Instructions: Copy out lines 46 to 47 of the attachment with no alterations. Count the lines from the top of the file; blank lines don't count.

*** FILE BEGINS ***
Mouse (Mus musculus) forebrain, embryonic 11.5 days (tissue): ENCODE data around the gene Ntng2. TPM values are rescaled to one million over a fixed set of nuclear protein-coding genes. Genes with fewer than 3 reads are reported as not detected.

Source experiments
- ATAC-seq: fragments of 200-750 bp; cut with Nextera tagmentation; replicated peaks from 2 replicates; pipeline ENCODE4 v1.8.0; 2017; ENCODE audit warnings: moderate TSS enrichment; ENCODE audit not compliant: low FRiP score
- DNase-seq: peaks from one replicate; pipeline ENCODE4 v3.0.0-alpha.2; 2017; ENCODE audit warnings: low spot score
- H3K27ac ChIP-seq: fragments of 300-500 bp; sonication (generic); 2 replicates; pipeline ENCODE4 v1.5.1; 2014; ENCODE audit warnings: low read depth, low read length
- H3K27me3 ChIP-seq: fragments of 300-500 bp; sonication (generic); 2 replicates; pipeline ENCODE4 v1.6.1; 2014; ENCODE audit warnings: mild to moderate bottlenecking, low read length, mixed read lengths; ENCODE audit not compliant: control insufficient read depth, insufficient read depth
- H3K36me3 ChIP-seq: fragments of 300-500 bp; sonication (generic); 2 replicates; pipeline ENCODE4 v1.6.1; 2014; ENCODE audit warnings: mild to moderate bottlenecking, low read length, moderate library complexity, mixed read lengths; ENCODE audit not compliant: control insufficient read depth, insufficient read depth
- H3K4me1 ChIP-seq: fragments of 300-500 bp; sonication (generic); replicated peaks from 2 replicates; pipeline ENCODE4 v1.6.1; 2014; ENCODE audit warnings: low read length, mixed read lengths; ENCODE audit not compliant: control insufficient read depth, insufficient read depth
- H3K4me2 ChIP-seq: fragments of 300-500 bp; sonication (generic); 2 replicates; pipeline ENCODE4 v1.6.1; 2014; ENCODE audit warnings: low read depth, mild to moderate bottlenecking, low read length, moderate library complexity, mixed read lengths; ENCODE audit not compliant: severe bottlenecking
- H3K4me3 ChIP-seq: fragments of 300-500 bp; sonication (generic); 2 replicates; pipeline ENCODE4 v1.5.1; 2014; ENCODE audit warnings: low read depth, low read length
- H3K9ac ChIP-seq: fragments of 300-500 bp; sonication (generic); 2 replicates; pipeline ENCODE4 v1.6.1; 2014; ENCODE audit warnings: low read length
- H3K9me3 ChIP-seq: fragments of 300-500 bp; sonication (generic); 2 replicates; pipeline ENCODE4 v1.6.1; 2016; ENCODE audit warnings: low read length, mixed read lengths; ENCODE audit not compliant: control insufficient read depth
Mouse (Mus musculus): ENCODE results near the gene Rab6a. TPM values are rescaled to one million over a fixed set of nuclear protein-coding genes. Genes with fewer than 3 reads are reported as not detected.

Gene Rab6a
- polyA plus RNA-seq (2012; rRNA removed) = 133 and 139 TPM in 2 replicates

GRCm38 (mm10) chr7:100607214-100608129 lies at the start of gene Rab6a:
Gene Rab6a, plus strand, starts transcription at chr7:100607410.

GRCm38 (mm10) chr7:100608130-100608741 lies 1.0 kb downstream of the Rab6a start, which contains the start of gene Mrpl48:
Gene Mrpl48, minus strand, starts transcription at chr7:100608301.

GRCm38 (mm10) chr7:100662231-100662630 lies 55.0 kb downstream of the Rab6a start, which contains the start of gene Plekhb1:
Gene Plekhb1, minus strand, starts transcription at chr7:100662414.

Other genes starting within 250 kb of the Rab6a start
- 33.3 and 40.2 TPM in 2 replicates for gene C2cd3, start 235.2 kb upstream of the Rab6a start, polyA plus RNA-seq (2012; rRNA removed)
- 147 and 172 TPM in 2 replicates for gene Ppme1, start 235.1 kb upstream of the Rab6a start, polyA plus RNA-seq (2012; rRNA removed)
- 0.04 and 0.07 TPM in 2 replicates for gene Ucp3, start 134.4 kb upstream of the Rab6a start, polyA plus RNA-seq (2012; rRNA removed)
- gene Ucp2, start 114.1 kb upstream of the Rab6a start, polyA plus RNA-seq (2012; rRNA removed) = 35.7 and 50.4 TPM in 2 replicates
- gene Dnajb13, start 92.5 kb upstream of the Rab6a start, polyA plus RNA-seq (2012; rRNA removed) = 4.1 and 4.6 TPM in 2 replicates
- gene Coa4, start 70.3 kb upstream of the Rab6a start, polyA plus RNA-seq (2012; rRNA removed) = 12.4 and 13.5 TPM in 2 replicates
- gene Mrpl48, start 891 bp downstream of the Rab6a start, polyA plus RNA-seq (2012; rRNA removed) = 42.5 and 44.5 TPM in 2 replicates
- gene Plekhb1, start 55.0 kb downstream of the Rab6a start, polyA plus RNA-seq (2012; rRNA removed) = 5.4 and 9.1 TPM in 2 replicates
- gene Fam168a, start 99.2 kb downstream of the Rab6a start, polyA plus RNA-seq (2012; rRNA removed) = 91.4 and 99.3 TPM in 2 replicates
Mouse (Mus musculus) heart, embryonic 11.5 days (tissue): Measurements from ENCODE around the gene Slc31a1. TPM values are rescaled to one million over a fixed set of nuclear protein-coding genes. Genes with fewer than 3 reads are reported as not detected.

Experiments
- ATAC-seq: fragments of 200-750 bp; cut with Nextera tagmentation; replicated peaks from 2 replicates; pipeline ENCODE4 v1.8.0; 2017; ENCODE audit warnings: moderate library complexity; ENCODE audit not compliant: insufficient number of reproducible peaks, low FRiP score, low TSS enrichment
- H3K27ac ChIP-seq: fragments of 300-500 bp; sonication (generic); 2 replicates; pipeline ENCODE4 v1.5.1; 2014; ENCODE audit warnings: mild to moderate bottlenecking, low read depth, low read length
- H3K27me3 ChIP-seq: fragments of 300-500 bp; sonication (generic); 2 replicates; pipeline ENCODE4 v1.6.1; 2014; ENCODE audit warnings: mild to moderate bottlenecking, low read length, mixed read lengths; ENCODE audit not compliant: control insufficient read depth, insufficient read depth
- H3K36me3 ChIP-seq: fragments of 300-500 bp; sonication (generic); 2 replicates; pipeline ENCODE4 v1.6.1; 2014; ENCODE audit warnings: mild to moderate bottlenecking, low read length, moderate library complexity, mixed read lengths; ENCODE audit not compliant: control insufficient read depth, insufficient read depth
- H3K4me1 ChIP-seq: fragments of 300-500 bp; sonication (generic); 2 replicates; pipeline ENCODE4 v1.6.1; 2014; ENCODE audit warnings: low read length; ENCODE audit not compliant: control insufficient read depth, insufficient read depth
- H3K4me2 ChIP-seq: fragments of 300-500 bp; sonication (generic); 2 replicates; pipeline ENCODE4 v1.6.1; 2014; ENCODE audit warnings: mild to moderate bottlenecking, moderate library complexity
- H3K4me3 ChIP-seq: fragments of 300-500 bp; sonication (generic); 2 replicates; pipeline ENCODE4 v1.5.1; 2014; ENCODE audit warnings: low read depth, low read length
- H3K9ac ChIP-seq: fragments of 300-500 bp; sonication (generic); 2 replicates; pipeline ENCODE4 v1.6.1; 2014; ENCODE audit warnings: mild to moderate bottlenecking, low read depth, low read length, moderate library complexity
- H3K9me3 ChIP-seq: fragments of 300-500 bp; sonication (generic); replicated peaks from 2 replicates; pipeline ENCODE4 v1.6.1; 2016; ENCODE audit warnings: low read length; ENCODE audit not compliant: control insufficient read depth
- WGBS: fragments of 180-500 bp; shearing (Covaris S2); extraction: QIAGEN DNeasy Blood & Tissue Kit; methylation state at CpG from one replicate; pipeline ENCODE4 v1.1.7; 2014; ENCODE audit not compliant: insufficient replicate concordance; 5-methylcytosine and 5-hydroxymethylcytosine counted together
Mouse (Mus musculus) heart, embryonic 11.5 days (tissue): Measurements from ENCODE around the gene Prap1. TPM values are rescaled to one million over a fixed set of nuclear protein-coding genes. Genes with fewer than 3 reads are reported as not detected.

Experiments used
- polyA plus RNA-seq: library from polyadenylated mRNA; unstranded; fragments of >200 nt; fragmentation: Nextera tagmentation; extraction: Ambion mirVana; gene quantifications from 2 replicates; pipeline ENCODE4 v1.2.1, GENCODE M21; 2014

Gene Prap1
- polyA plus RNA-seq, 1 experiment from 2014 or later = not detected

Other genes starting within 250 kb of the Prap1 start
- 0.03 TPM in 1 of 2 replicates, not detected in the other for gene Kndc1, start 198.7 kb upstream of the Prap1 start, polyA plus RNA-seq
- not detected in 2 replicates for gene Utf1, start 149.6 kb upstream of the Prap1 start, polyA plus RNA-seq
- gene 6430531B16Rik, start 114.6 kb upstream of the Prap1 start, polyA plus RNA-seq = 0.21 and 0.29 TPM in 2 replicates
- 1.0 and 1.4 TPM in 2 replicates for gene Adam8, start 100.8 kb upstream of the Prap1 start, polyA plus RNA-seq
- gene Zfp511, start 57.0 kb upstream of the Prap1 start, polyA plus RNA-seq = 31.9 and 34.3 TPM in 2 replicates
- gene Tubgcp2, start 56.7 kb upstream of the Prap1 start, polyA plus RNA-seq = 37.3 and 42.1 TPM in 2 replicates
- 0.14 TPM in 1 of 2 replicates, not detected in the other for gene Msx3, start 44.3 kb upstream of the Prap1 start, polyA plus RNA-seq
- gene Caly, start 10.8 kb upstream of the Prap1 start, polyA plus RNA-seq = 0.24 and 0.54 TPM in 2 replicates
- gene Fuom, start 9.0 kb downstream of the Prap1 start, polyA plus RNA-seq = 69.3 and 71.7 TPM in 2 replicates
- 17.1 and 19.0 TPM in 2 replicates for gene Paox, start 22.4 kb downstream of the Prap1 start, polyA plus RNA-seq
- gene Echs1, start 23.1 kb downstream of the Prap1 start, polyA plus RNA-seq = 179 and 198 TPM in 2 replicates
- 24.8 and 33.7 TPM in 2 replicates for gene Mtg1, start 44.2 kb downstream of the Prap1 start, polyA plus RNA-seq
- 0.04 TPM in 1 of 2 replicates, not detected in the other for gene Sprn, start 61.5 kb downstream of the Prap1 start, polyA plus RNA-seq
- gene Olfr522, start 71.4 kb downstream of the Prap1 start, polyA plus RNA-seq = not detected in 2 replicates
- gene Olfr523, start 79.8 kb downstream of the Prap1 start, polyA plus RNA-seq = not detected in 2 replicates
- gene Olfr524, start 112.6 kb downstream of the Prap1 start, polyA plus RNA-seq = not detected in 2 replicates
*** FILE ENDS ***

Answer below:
- polyA plus RNA-seq: library from polyadenylated mRNA; unstranded; fragments of >200 nt; fragmentation: Nextera tagmentation; extraction: Ambion mirVana; gene quantifications from 2 replicates; pipeline ENCODE4 v1.2.1, GENCODE M21; 2014

Gene Prap1